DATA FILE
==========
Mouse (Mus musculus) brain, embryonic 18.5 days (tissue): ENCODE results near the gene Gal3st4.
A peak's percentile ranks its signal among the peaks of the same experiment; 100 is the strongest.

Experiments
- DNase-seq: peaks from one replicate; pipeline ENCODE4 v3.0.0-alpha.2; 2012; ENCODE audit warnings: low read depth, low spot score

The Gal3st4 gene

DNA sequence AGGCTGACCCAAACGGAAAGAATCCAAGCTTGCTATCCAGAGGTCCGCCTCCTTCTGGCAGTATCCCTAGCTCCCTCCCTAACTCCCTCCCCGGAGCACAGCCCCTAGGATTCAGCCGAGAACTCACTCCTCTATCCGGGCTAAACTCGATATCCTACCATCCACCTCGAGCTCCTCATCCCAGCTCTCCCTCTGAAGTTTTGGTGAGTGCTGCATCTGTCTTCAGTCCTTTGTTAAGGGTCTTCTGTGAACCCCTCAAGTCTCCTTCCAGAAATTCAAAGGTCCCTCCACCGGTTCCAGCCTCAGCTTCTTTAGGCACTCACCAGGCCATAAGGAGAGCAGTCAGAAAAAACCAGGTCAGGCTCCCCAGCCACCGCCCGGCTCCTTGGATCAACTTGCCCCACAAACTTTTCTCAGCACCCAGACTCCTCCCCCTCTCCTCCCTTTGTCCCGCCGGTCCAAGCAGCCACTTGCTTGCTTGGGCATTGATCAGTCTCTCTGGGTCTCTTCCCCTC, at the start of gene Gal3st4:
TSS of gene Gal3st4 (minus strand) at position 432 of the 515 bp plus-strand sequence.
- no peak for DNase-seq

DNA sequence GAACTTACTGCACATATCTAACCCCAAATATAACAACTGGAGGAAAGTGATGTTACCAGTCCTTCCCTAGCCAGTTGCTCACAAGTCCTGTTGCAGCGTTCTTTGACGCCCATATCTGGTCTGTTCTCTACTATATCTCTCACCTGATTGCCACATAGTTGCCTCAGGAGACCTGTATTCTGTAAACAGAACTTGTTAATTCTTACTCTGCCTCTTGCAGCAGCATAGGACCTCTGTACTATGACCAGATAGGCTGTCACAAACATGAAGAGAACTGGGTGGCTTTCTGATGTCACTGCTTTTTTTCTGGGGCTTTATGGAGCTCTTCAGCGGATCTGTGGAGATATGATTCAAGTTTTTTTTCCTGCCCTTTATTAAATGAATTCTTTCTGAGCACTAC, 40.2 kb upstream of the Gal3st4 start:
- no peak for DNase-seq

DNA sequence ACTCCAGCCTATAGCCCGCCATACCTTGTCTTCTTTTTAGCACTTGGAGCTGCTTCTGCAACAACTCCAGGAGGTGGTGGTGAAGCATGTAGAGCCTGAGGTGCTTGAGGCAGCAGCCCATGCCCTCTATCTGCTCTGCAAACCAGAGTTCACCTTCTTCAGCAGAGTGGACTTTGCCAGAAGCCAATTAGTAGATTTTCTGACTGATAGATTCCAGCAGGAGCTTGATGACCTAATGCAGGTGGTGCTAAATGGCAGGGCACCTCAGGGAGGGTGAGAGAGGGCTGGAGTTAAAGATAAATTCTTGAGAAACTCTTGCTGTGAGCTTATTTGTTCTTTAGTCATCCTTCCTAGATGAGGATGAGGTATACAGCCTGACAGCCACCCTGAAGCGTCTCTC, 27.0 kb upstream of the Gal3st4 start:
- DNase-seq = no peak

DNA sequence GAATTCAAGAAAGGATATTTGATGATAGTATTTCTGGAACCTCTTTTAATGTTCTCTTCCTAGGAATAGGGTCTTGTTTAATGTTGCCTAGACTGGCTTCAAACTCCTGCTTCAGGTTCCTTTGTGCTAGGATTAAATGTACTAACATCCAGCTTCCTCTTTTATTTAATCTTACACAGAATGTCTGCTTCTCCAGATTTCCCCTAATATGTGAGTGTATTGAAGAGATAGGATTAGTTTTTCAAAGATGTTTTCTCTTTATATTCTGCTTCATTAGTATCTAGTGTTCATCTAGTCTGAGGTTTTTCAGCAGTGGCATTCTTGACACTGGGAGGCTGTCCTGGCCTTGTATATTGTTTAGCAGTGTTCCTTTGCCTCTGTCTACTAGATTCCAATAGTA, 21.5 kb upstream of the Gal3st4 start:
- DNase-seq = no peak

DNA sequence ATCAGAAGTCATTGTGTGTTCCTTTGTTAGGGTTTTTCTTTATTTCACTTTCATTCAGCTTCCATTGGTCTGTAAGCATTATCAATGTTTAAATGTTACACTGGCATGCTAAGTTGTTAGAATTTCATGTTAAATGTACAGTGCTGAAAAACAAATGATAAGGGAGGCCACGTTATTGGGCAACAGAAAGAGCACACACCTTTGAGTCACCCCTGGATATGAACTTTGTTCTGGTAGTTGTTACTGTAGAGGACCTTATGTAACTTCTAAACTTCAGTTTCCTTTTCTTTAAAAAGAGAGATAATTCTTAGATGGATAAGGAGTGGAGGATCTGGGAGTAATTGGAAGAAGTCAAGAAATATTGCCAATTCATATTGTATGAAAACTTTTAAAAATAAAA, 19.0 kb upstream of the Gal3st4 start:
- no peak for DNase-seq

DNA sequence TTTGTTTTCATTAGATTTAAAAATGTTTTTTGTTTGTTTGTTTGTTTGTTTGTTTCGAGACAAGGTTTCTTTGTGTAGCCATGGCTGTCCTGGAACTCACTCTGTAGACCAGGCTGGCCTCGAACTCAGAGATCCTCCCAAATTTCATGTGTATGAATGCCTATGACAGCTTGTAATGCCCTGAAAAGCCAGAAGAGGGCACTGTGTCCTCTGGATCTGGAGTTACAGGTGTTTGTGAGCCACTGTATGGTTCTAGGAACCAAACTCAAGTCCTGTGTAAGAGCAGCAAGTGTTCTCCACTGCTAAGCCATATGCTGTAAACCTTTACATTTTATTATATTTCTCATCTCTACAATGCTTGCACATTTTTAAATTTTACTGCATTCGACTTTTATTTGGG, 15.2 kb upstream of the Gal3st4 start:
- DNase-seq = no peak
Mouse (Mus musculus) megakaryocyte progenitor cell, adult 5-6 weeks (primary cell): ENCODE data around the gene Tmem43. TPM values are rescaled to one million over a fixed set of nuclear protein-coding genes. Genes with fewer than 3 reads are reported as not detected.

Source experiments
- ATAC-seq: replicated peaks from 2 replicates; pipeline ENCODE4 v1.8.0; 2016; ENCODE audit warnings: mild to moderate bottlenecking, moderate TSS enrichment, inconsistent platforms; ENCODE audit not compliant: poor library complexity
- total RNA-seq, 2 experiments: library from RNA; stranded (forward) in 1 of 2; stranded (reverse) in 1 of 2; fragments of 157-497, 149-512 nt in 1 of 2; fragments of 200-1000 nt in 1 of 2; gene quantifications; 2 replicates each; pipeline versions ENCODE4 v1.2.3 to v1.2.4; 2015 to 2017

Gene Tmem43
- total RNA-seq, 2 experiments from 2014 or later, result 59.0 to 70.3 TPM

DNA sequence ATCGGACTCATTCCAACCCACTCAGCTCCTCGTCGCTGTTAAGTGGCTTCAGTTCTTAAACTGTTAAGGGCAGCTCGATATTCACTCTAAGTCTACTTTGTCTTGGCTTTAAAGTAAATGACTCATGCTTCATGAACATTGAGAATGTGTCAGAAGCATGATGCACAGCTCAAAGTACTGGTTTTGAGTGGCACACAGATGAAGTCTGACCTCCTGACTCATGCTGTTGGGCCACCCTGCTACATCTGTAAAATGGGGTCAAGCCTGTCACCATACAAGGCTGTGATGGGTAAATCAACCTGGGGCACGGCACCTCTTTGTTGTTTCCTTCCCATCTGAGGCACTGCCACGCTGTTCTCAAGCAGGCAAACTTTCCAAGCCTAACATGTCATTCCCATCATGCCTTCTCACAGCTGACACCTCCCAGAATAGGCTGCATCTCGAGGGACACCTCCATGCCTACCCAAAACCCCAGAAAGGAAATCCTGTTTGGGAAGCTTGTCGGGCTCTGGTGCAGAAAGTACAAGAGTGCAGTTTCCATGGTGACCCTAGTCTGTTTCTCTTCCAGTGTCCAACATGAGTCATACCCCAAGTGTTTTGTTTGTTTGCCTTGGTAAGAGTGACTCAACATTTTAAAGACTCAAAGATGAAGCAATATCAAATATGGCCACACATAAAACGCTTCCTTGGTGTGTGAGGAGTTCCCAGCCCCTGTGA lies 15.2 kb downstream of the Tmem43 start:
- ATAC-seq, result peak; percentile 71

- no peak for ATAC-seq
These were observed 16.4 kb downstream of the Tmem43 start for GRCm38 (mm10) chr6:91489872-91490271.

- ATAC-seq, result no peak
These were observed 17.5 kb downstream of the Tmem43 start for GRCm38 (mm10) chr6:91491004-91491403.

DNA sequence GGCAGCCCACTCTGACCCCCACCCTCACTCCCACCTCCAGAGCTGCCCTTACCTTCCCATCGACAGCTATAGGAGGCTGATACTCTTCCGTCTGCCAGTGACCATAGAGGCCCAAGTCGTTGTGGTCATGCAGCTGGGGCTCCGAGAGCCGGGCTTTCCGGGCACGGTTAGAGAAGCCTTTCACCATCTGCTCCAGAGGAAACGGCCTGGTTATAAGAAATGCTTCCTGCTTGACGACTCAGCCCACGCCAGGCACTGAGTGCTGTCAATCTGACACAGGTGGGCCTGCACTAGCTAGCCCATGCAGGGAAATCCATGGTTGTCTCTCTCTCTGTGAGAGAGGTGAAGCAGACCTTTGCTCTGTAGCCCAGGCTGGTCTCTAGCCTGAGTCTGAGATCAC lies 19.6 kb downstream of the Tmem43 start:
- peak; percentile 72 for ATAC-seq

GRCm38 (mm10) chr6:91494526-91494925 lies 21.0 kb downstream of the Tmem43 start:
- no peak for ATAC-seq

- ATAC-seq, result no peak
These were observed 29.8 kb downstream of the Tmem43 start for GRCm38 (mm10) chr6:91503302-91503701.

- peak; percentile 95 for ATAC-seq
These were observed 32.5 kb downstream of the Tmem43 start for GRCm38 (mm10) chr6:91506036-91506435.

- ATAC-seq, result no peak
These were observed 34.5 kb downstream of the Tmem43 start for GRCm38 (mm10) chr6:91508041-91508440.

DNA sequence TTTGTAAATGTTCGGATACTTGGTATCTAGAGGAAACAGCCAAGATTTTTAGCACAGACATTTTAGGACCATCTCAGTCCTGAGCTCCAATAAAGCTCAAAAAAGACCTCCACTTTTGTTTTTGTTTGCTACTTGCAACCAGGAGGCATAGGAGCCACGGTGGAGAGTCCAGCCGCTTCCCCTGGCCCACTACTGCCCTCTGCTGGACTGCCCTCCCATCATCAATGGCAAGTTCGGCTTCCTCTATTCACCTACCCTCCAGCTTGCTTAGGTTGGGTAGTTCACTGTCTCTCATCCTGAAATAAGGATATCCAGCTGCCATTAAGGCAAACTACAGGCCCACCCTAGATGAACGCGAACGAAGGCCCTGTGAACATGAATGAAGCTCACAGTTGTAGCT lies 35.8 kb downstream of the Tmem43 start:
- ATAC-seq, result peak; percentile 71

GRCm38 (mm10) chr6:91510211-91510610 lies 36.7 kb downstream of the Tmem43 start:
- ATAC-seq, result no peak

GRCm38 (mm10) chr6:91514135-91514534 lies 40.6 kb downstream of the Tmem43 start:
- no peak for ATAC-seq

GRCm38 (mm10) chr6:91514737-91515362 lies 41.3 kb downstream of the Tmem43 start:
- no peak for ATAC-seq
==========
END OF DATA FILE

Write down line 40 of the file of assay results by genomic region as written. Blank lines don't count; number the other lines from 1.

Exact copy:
These were observed 34.5 kb downstream of the Tmem43 start for GRCm38 (mm10) chr6:91508041-91508440.